All of the professors echoed a similar sentiment and stressed that they genuinely enjoy meeting their students, but would only want to be with them in an informal setting, like grabbing your favourite hot beverage, when they know the students a bit better, either in upper years, as graduate students or as alumni, depending on which professors you’re talking to.

How you make those strong connections that can lead to coffee meetings in future years, however, so it is impotant to make a good impression now.

One thing that everyone noted when I talked to them, so obviously a common issue that you’ll want to avoid, was email etiquette.

Unless you just have a quick question on material, your professor likely won’t have time to answer it after class, so most of the time you’ll be emailing for your communication. And, think of the reason you’re here, you want to keep it classy.

In particular, the professors stressed the introduction of the email as an indicator for professionalism right out of the gate.

“Referring to somebody as ‘professor’ indicates that you are respectful of their position, indicates that you get that they are your instructor, and it’s a safe territory because it doesn’t assume they have a PhD or not have a PhD. You’re safe,” said Sofy Carayannopoulos, a professor in the faculty of business and economics and one of the professors of BU111 this fall.

“I don’t like the ‘hey Sobia, when’s the due date’,” Iqbal said through laughter.

“I don’t know what course you’re talking about, I don’t know which of my courses you’re in. Just try to keep a professional relationship, in a sense.”

“It seems like a trivial thing, but it can really go a long way,” Smith added. “One thing that students don’t always think of … is that while they have one instructor to email or contact for a course, the instructor has, in our case, 800 or so students contacting them.”

As for social media, all of the professors I talked to either didn’t use social media at all or didn’t like the idea of adding students on LinkedIn or Facebook until after the course has finished, if even at all.

The office will be the main point of contact too. Wood even leaves a whiteboard on her office door, for example, so students can say that they’ve dropped by if they don’t want to call or send an email, even when she’s not actually there.

Keeping things professional is essential while you’re learning under someone else.

As for the infamous Spotted at Laurier account, the professors were divided. The general takeaway I got from them was that it can be fun and you can have fun with it, but don’t use it in a negative way that will reflect on your degree when you graduate. It’s public, after all, and it’s not just Laurier students that follow the page.

Furthermore, Carayannopoulos stressed that if you have an issue with a course, you should go to the professor to get the answer to your questions rather than relying on the student body. Professors can’t fix the things that are wrong without knowing about them directly and they often won’t see the complaints lodged on Spotted.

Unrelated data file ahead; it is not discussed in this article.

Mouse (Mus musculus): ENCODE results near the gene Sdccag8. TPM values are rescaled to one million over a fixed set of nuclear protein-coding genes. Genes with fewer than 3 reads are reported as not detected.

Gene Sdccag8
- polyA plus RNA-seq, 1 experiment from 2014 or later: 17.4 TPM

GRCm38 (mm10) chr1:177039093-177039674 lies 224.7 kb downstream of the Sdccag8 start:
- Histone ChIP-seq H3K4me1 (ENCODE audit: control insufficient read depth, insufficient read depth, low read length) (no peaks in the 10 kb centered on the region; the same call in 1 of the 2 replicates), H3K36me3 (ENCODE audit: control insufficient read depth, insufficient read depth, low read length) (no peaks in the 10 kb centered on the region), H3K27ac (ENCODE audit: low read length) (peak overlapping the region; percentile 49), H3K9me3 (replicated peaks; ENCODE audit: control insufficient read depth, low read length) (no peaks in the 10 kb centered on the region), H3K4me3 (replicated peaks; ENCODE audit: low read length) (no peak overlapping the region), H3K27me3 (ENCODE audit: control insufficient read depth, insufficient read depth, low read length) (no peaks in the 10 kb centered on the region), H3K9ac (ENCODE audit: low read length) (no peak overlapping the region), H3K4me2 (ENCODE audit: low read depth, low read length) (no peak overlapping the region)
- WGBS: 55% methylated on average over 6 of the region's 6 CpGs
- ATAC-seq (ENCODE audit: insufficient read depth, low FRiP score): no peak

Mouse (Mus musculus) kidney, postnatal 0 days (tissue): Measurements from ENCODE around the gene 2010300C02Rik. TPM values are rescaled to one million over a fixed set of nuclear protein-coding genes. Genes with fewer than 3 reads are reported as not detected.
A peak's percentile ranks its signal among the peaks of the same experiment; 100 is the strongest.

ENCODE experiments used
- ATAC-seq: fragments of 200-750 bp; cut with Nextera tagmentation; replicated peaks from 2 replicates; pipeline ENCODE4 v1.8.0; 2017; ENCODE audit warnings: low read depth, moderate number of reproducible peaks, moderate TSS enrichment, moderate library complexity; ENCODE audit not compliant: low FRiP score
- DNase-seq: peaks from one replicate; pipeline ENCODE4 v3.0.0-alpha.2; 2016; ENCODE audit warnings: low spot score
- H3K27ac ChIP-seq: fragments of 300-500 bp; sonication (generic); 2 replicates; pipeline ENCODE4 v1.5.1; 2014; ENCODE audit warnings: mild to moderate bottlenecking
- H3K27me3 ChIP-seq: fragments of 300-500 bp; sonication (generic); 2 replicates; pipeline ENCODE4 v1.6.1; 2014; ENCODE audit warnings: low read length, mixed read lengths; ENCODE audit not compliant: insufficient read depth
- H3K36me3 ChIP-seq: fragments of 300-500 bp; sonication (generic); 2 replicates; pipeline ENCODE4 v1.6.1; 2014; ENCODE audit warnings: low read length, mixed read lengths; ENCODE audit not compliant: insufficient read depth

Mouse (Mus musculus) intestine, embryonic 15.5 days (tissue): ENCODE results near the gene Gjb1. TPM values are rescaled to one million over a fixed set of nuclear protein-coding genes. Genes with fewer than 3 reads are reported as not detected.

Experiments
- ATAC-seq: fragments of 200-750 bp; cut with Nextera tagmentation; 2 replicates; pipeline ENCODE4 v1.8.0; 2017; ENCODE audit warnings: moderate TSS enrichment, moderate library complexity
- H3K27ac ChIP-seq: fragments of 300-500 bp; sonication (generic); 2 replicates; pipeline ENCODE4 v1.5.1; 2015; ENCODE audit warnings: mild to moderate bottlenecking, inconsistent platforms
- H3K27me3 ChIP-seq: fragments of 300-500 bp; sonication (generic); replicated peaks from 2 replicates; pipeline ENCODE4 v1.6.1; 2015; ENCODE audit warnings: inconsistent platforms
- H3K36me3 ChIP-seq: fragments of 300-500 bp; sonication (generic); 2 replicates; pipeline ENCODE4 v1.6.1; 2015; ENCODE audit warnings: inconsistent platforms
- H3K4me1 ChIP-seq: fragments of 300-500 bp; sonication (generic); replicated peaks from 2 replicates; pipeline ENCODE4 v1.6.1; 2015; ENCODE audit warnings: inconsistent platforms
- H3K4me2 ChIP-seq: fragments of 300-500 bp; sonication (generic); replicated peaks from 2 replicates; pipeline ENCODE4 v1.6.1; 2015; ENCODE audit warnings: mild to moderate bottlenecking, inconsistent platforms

All in all, the takeaway here is that your professors really care about your success, but you have to care too. If you need a reference letter, they better know your name from your face. They can’t be your best friend that you invite to Phil’s after a midterm.

As Smith said, you can be friendly without being friends. You may grow to be friends over the years, but you should be looking primarily to your peers for that kind of fulfillment.

Treat your professors like you would your boss and you’ll be in a safe zone.

“Independent doesn’t mean that you’re on you’re totally on your own and you can never ask anyone for help,” Smith said.

If you are looking for help, there are plenty of people you can reach out to. The professors stressed that you don’t always have to reach out to them individually if you are struggling — you can go to your teaching or lab assistant or one of the resources on campus to help with your specific needs, whether that be personal or academic.

“[Students] don’t always have to come to me. But still reach out to those who would best know the answer,” Carayannopoulos encouraged.

Finally, something that was stressed more than anything in all of my interview with these professors was that office hours are absolutely the very first place you should stop in if you have a question, comment or concern.

This is a specific time that every professor has set aside to help you out and you don’t need to worry about that fine line of professionalism that comes from asking for coffee, for instance.

Professors will sit alone in their office for a lot of the time, especially at the beginning of the semester, so if you want to make friends or stand out, simply dropping by will likely be enough to do just that.

“Maybe they could grab a friend and come with them to see me … that’s actually a bit of a pet peeve, or something I feel badly about, is when students are afraid to come to my office and talk to me,” Carayannopoulos said.

“They can try grabbing someone else that they know, ask the question for that person, and maybe come with them to my office to verify that, truly, I don’t bite, I’m not fearsome, and that it’s not a big deal to ask the professor.”

The office will be the main point of contact too. Wood even leaves a whiteboard on her office door, for example, so students can say that they’ve dropped by if they don’t want to call or send an email, even when she’s not actually there.

Professors will each have their own office hours and you can meet them for yourself there, and I promise they won’t bite.

Three years down the line, I’ll take classes with professors who know who I am before we’ve met. That may just be a benefit of being in a smaller department, but it also shows how working hard, asking questions, and simply showing up to events can get you recognized.